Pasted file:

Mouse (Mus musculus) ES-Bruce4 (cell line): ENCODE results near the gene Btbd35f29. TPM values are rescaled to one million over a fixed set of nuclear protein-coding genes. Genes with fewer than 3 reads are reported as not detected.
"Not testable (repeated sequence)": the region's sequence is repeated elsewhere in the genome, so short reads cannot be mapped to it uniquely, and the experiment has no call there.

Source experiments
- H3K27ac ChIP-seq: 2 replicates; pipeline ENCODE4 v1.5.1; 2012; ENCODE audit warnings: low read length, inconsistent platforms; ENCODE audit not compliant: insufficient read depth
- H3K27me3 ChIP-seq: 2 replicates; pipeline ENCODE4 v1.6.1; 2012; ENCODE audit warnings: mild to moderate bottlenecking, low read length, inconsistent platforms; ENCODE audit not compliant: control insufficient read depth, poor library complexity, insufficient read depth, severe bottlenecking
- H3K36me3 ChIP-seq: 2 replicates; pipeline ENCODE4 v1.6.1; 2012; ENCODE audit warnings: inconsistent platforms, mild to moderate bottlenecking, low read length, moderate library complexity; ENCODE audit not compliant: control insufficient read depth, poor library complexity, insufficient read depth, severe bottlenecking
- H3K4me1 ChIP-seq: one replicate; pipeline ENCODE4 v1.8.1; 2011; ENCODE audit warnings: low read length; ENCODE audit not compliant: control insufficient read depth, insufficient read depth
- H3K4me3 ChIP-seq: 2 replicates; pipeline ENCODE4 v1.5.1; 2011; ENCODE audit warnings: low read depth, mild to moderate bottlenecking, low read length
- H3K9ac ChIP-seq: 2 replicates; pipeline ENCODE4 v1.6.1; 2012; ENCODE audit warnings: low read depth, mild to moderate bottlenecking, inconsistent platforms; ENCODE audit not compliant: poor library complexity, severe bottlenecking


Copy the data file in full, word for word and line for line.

Mouse (Mus musculus) ES-Bruce4 (cell line): ENCODE results near the gene Btbd35f29. TPM values are rescaled to one million over a fixed set of nuclear protein-coding genes. Genes with fewer than 3 reads are reported as not detected.
"Not testable (repeated sequence)": the region's sequence is repeated elsewhere in the genome, so short reads cannot be mapped to it uniquely, and the experiment has no call there.

Source experiments
- H3K27ac ChIP-seq: 2 replicates; pipeline ENCODE4 v1.5.1; 2012; ENCODE audit warnings: low read length, inconsistent platforms; ENCODE audit not compliant: insufficient read depth
- H3K27me3 ChIP-seq: 2 replicates; pipeline ENCODE4 v1.6.1; 2012; ENCODE audit warnings: mild to moderate bottlenecking, low read length, inconsistent platforms; ENCODE audit not compliant: control insufficient read depth, poor library complexity, insufficient read depth, severe bottlenecking
- H3K36me3 ChIP-seq: 2 replicates; pipeline ENCODE4 v1.6.1; 2012; ENCODE audit warnings: inconsistent platforms, mild to moderate bottlenecking, low read length, moderate library complexity; ENCODE audit not compliant: control insufficient read depth, poor library complexity, insufficient read depth, severe bottlenecking
- H3K4me1 ChIP-seq: one replicate; pipeline ENCODE4 v1.8.1; 2011; ENCODE audit warnings: low read length; ENCODE audit not compliant: control insufficient read depth, insufficient read depth
- H3K4me3 ChIP-seq: 2 replicates; pipeline ENCODE4 v1.5.1; 2011; ENCODE audit warnings: low read depth, mild to moderate bottlenecking, low read length
- H3K9ac ChIP-seq: 2 replicates; pipeline ENCODE4 v1.6.1; 2012; ENCODE audit warnings: low read depth, mild to moderate bottlenecking, inconsistent platforms; ENCODE audit not compliant: poor library complexity, severe bottlenecking